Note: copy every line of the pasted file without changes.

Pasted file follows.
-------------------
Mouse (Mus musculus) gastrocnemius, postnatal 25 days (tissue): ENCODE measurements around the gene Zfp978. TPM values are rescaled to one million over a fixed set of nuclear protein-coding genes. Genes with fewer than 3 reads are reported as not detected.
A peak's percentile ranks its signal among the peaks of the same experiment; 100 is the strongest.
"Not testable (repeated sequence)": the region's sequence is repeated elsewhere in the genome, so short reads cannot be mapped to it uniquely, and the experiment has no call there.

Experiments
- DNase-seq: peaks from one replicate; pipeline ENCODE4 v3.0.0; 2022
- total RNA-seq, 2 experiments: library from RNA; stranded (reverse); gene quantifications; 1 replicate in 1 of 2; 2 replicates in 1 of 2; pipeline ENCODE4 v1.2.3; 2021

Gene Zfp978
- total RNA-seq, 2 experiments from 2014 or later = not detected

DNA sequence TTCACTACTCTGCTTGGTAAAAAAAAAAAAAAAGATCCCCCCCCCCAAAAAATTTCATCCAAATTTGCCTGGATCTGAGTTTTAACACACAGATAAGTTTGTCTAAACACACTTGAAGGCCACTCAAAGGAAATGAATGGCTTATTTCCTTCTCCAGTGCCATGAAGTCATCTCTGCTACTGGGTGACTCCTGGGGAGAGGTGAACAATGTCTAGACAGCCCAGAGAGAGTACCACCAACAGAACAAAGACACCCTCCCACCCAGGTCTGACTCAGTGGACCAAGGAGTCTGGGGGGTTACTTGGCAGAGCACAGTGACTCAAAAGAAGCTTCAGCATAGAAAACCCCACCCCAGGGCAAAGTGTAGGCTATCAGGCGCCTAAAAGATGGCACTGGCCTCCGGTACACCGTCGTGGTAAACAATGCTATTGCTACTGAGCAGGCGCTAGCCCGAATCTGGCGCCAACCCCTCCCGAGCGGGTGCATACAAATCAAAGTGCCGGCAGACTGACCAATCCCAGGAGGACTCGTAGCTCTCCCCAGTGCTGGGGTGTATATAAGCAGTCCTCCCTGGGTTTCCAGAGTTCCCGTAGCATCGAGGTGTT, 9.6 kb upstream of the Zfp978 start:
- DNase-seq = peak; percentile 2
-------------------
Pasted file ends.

Mouse (Mus musculus) gastrocnemius, postnatal 25 days (tissue): ENCODE measurements around the gene Zfp978. TPM values are rescaled to one million over a fixed set of nuclear protein-coding genes. Genes with fewer than 3 reads are reported as not detected.
A peak's percentile ranks its signal among the peaks of the same experiment; 100 is the strongest.
"Not testable (repeated sequence)": the region's sequence is repeated elsewhere in the genome, so short reads cannot be mapped to it uniquely, and the experiment has no call there.

Experiments
- DNase-seq: peaks from one replicate; pipeline ENCODE4 v3.0.0; 2022
- total RNA-seq, 2 experiments: library from RNA; stranded (reverse); gene quantifications; 1 replicate in 1 of 2; 2 replicates in 1 of 2; pipeline ENCODE4 v1.2.3; 2021

Gene Zfp978
- total RNA-seq, 2 experiments from 2014 or later = not detected

DNA sequence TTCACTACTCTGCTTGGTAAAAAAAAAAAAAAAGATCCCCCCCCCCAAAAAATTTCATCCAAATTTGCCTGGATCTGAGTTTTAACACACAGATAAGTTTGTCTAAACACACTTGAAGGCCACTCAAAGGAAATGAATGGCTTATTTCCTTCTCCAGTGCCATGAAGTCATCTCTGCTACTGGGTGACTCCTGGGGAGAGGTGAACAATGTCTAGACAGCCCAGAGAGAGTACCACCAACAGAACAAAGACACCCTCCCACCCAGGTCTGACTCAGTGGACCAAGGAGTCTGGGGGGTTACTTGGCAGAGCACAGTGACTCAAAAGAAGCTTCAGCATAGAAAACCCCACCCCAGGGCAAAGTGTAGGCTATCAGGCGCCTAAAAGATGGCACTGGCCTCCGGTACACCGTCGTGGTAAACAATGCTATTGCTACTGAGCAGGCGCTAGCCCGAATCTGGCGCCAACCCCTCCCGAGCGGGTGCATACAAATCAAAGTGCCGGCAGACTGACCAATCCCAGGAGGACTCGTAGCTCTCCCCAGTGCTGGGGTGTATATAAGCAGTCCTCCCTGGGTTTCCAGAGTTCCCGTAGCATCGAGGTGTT, 9.6 kb upstream of the Zfp978 start:
- DNase-seq = peak; percentile 2